You know that relatively little exercise is needed to get you fit, and now a new study suggests just an hour to two-and-a-half hours per week of even slow or moderate jogging (which amounts to 15 minutes a day) could help you live five or more years longer.
Photo by Ed Yourdon
The Copenhagen City Heart study collected data between 1976 and 2003 for around 2000 men and women joggers. Researchers compared the joggers' death rates against non-joggers, using a database of over 20,000 Copenhagen residents between the ages of 20 and 93.
They found that an hour to two-and-a-half hours of jogging per week was linked to longer life expectancy: 6.2 years for men and 5.6 years for women. Even better, the biggest benefits were shown for slow or average pace jogging (emphasis ours):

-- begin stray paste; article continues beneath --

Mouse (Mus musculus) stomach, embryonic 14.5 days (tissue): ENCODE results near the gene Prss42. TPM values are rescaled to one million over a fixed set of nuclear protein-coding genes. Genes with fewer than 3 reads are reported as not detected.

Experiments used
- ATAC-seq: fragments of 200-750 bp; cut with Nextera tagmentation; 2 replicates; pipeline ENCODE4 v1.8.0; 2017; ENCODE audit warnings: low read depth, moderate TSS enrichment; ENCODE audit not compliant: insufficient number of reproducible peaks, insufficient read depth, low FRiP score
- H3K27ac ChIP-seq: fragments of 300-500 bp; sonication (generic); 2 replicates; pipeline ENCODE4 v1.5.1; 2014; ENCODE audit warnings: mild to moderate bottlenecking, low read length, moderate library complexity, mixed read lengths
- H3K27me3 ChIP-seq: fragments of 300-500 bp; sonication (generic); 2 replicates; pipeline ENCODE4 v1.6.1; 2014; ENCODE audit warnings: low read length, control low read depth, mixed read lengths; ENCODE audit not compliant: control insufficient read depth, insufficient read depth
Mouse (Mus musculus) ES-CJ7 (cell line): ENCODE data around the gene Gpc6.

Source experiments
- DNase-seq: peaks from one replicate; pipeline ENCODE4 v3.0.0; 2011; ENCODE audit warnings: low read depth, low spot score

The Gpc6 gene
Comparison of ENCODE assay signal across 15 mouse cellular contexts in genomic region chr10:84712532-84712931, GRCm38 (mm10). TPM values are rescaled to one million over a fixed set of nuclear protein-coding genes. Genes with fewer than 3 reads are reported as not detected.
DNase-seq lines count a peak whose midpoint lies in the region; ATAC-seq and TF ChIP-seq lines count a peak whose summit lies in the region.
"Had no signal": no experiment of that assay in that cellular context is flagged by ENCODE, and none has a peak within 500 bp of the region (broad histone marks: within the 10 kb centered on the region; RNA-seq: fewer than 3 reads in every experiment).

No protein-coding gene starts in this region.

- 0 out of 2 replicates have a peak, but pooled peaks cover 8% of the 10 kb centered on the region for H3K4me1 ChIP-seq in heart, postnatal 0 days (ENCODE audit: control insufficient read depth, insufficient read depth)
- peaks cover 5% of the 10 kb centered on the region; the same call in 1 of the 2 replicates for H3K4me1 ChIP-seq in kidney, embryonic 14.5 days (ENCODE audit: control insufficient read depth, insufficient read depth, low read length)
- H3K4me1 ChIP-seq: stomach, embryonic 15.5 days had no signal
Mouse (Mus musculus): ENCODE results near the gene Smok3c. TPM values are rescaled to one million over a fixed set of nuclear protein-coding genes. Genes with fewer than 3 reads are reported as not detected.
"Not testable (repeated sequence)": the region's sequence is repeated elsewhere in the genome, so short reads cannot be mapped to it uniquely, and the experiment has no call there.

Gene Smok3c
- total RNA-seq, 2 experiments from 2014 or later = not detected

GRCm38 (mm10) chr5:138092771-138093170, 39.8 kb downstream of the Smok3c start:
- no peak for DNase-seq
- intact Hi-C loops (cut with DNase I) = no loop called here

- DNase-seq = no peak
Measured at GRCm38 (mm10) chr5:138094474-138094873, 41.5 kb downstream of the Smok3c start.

The investigators found that between one hour and two and a half hours a week, undertaken over two to three sessions, delivered the optimum benefits, especially when performed at a slow or average pace.
"The relationship appears much like alcohol intakes. Mortality is lower in people reporting moderate jogging, than in non-joggers or those undertaking extreme levels of exercise," said Schnohr. The ideal pace can be achieved by striving to feel a little breathless. "You should aim to feel a little breathless, but not very breathless," he advised.
Big benefits with little time commitment and you don't need to push yourself too hard? Even more reason to put those running shoes on.
Regular jogging shows dramatic increase in life expectancy [European Society of Cardiology via The Atlantic]